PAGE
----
Earth Day – Take concrete action

Every year on April 22, Earth Day is celebrated in more than 175 countries across the globe. Its aim is to strengthen appreciation for the natural environment and encourage people to rethink their consumer behavior.

And indeed, change is required to reduce CO2 emissions. One path to reducing CO2 emissions is making better use of resources by extending the lifetime of products. Protectosil® is a product family from Evonik that protects construction materials in streets, buildings, and bridges. It includes graffiti protection, easy-to-clean and stone consolidation solutions, water repellents, and corrosion inhibitors.

The concrete and cement industry is one of the world’s largest CO2 emitters. It contributes more than 2.8 billion tons of CO2 each year, which accounts for 8% of all emissions. Sustainable infrastructure and urban development are required to reduce these emissions. Maintenance, repairs, and replacement of buildings, roads, and bridges can be reduced by extending their durability and longevity. The silane-based building protection solution Protectosil® does just that. The University of Leuven in Belgium monitored its impact on a quay wall of the container terminal in Zeebrugge, Belgium. They found that Protectosil® water repellents were still fully effective after 12 years. Normally, the first repair costs occur on insufficiently protected concrete after 10 years.

Earth Day gives everyone an opportunity to make the commitment to the planet visible and to show what can be achieved when individuals and businesses come together on a national and international level. The Paris Climate Agreement set ambitious but necessary targets to reduce greenhouse gas emissions and limit global warming by 2 °C. Earth Day marks the world’s commitment to tackling climate change. If repairs, maintenance, and replacement of infrastructure are reduced, CO2 emissions will be reduced. 77% of the causes of damage to reinforced concrete can be prevented, stopped, or mitigated by impregnation with silanes. Protectosil® extends the life of construction materials so the foundations we lay today set us on the road to reducing CO2 emissions in the coming decades.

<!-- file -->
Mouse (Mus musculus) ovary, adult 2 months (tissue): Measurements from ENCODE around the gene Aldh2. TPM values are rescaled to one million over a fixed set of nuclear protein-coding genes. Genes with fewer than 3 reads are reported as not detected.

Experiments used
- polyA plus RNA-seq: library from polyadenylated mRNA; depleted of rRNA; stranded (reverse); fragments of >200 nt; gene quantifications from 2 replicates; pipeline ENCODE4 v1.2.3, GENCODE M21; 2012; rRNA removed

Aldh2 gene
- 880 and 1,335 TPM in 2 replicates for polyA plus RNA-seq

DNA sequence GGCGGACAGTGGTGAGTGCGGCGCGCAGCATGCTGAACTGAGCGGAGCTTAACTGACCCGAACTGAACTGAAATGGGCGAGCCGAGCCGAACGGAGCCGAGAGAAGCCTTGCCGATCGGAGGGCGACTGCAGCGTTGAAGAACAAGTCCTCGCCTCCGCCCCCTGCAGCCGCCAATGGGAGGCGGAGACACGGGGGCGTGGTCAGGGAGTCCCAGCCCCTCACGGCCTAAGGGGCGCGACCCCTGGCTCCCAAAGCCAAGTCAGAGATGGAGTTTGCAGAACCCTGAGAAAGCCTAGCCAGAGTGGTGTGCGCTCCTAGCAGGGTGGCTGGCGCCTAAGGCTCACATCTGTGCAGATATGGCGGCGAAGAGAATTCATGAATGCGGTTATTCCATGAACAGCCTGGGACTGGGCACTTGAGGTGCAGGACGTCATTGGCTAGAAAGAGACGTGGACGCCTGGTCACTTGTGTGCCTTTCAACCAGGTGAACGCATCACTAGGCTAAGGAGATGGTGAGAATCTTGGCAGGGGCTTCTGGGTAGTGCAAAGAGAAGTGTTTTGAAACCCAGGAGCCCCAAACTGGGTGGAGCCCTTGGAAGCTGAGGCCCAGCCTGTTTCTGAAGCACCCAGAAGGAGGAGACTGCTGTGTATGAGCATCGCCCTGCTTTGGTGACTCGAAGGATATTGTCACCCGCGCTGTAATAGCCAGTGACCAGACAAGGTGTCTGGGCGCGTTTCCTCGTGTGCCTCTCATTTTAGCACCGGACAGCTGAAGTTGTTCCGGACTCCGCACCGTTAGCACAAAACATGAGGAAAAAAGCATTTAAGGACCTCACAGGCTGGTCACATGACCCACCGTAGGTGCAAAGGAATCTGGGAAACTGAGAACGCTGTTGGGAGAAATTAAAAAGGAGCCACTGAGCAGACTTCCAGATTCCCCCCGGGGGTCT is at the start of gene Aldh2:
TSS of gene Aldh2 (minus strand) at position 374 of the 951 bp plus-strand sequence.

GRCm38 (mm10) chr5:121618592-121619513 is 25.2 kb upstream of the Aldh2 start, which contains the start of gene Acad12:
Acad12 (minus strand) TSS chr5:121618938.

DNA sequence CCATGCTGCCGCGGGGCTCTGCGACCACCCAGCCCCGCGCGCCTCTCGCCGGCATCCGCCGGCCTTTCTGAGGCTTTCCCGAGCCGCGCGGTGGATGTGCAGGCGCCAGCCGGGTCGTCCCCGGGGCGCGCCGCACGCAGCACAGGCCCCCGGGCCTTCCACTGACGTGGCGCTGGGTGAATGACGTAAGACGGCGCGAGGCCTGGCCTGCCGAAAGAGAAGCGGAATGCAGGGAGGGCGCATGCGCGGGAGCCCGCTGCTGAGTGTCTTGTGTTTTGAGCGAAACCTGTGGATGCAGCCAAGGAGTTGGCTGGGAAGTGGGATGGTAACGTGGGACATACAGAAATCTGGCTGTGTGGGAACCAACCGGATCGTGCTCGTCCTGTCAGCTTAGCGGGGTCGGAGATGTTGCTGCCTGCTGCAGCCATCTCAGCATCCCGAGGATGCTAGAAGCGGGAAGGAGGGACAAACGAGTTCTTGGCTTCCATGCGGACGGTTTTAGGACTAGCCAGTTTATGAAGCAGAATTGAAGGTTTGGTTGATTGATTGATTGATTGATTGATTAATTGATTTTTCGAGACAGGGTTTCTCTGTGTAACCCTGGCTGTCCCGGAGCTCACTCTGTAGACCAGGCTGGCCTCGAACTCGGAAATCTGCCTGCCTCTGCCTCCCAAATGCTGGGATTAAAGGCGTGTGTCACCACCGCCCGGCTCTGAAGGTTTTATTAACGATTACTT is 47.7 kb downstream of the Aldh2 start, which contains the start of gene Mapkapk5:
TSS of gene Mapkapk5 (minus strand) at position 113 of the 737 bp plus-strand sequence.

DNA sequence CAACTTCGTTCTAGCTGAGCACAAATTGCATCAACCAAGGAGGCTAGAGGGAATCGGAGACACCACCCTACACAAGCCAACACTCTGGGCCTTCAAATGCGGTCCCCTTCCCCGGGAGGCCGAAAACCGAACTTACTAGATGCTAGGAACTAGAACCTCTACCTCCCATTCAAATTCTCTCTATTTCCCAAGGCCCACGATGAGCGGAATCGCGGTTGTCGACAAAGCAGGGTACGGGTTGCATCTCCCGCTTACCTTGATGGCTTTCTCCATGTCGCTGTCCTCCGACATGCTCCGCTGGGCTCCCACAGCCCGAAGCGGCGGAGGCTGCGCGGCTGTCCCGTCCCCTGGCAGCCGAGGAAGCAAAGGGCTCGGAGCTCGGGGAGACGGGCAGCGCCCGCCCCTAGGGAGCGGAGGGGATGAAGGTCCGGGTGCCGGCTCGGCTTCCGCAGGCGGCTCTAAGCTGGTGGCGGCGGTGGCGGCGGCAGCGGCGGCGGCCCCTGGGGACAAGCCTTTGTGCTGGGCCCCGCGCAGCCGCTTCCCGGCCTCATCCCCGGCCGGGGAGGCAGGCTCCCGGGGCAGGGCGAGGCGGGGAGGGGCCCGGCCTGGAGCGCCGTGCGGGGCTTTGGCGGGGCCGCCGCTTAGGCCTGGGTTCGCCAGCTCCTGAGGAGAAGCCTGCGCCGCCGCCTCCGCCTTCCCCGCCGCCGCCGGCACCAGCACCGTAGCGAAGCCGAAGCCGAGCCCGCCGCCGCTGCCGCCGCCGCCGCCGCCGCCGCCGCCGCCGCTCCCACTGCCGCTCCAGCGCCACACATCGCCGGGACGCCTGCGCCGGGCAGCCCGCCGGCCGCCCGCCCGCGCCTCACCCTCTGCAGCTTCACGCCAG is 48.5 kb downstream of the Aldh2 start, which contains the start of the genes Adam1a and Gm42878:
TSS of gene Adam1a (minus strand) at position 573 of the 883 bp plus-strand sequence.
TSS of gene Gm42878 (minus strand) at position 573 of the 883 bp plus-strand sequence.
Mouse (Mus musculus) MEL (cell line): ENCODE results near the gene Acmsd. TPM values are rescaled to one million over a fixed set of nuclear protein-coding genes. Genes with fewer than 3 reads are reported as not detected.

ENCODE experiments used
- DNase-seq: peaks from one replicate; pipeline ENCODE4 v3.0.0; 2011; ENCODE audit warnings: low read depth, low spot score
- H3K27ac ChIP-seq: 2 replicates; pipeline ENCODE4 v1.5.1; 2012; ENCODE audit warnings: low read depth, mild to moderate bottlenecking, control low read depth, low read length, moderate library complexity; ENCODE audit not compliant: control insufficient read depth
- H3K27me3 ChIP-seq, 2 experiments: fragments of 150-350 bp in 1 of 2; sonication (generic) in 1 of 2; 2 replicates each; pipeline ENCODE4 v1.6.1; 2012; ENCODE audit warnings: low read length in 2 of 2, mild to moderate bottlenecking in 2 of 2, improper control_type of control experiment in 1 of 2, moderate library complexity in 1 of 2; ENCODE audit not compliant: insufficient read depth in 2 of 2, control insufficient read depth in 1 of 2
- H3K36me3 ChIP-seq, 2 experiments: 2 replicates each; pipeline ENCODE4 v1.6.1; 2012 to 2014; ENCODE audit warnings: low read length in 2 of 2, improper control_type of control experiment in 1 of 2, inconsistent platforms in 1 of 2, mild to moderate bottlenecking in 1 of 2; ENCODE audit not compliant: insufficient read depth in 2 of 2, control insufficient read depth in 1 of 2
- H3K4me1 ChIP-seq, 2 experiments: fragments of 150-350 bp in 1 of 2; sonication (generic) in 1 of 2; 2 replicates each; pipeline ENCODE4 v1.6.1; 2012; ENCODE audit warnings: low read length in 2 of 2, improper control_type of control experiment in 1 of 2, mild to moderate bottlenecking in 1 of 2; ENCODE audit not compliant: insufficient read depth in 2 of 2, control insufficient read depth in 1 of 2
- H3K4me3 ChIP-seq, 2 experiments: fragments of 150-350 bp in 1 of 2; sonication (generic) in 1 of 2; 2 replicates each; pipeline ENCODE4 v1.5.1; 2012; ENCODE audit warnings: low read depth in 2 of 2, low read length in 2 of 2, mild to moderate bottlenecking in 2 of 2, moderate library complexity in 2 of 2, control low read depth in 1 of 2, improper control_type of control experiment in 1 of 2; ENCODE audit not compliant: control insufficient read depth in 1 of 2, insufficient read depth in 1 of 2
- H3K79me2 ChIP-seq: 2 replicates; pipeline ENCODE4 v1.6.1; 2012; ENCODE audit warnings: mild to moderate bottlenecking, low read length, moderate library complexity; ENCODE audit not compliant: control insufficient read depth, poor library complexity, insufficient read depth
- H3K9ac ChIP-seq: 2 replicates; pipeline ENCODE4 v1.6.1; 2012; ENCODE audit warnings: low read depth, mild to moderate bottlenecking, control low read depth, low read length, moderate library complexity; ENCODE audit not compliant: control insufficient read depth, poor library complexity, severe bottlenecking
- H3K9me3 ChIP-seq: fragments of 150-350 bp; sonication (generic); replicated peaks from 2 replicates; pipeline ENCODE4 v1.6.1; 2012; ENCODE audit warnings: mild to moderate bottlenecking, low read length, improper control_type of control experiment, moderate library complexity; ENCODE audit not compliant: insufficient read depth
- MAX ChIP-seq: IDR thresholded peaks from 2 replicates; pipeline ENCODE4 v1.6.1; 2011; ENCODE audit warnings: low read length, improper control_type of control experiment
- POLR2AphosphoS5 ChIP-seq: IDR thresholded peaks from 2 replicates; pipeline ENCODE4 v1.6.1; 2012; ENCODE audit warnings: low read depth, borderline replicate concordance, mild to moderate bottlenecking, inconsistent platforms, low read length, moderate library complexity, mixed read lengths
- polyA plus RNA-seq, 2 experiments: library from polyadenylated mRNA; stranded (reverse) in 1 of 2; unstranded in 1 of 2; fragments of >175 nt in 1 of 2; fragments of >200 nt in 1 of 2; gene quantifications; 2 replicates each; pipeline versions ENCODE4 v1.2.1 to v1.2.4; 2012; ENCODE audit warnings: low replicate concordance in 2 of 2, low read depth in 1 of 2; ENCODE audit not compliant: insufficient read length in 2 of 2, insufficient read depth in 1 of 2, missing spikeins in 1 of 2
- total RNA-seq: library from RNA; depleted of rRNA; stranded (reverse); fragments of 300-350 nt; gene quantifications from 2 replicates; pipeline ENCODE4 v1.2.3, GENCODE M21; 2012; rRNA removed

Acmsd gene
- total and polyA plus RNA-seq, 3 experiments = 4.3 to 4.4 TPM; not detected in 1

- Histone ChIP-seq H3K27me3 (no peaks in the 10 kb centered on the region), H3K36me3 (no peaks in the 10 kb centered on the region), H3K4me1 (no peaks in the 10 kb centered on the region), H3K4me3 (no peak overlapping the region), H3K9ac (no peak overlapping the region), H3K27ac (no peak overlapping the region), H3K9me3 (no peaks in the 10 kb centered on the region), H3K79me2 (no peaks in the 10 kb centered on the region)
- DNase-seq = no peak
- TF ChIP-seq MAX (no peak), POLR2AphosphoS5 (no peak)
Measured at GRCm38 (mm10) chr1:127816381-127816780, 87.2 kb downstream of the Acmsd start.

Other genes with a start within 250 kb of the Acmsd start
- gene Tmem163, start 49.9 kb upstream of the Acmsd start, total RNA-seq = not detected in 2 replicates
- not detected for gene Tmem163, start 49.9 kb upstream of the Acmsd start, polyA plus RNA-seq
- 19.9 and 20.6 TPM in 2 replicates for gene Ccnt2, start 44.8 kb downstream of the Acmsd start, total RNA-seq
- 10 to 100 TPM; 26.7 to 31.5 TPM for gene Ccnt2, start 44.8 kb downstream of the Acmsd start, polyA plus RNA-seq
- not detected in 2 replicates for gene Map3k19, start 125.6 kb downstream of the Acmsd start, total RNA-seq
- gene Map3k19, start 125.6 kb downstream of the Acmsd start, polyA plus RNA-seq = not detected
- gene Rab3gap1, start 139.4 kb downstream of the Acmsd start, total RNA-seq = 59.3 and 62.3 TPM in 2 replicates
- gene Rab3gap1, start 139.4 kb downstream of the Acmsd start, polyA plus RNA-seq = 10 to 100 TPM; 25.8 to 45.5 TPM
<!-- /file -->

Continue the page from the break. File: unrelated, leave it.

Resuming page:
The Protectosil® water repellents are penetrating deep into mineral-based materials such as concrete and cement. They protect from water and dissolved contaminants that can enter the interior of mineral-based materials through their porous structure. One treatment with silanes is enough to prevent the penetration of water and to reduce potential damage. The small molecular size of silanes enables them to penetrate deep into the building material. Here they bond permanently to the walls of the substrate pores, ensuring that neither UV radiation nor mechanical wear can negatively affect the protective properties of Protectosil®. This deep and durable protection is vital for structures such as bridges. De-icing salts, sunlight, and heavy traffic cause damage and contribute to the concrete consumption required for repairs and replacement. In Germany, there are currently around 5000 bridges near motorways that require repairs. Deterioration has resulted in the need for replacements which costs up to € 2500 per square meter. The Swiss Society for Corrosion Protection carried out corrosion tests on reinforcing steel embedded in concrete. The samples underwent repeated cycles of chloride-loading and drying to stimulate and speed-up real-life stresses on infrastructure. Chloride content and visual observations showed that the protection offered by Protectosil® extends the service life of reinforced concrete structures for decades.

"Environmental Teach-in" or "Earth Day" was established in 1970 by U.S. Senator from Wisconsin Gaylord Nelson to to bring awareness to humanity’s greatest existential threat and raise ambition across numerous environmental issues. Since then, it has developed to a day of action with truly global reach.

In Australia, Venture Café Sydney has teamed up with creatives from around the world to create the world's longest digital mural, spanning one full revolution of the earth. Their goal is to create climate and environmental awareness through art. As a purely digital work of art, this mural is applied to one of the few substrates that cannot be protected with Protectosil®.

But the café is located just a few kilometers from one of the city's landmarks: The iconic Sydney Opera House in Australia – which is just one of many projects from around the world, where Protectosil® was applied. The hydrophobic silane layer provides sustained protection. Regular maintenance and repairs, which increase concrete consumption and CO2 emissions, are simply no longer required.